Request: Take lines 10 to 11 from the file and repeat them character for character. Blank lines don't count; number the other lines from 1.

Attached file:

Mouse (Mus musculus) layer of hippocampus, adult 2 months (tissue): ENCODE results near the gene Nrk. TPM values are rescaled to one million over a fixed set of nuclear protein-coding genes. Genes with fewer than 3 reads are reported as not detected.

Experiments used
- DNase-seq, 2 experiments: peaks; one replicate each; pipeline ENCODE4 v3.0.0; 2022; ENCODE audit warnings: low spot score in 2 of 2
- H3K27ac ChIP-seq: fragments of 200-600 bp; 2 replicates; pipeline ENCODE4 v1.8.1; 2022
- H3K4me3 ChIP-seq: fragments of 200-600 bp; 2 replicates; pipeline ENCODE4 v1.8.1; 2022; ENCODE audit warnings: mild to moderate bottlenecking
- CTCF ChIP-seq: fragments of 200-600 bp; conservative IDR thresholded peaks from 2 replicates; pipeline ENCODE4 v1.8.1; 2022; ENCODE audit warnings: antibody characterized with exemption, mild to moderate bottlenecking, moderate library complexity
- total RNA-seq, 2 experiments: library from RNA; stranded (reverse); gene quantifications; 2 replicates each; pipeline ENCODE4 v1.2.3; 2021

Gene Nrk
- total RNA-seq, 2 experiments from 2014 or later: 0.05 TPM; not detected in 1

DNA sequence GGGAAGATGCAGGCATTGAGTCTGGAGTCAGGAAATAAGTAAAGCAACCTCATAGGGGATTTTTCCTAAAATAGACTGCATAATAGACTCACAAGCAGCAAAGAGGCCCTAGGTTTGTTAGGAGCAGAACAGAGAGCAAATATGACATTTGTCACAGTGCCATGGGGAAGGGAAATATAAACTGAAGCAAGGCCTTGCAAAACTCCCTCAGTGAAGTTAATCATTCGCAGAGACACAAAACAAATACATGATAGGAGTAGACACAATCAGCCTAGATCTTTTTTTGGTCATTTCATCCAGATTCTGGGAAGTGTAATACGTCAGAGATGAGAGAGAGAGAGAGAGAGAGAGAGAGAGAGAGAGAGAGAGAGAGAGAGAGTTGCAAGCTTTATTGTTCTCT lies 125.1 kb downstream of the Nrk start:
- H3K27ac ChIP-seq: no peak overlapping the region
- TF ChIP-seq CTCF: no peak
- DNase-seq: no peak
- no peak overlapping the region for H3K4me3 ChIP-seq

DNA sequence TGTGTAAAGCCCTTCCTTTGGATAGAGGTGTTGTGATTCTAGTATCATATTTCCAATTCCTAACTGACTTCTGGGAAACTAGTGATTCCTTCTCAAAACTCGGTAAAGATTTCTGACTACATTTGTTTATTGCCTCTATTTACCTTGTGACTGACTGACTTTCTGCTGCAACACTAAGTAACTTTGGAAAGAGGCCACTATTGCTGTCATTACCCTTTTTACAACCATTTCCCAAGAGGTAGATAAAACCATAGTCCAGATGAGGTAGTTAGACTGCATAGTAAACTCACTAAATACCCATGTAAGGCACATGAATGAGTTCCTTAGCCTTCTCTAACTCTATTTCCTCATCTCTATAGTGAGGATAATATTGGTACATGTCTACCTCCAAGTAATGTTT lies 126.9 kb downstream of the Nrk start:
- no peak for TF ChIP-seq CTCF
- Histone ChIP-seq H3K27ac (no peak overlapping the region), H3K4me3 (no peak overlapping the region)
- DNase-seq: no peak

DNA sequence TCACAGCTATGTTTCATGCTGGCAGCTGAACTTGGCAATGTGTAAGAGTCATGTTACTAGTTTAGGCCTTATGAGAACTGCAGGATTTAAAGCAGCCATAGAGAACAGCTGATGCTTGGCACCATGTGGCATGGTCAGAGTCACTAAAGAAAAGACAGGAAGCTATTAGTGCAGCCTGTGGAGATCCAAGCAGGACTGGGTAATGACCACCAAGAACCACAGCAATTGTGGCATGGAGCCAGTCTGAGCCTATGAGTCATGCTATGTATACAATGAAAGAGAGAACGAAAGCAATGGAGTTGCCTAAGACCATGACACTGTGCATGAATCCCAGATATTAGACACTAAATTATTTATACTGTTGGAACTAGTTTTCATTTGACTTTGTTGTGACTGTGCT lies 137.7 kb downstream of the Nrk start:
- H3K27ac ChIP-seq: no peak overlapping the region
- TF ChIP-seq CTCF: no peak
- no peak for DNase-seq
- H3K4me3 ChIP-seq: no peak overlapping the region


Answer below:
DNA sequence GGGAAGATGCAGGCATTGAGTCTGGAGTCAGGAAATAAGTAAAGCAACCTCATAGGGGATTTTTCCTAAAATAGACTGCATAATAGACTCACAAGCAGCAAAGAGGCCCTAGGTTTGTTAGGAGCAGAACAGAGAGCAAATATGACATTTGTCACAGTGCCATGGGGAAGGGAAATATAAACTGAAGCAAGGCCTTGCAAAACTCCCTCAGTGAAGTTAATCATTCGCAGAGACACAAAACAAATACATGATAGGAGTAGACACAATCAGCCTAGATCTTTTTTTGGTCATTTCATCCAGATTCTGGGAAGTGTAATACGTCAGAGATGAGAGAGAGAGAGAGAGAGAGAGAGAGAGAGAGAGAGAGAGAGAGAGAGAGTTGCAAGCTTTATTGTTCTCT lies 125.1 kb downstream of the Nrk start:
- H3K27ac ChIP-seq: no peak overlapping the region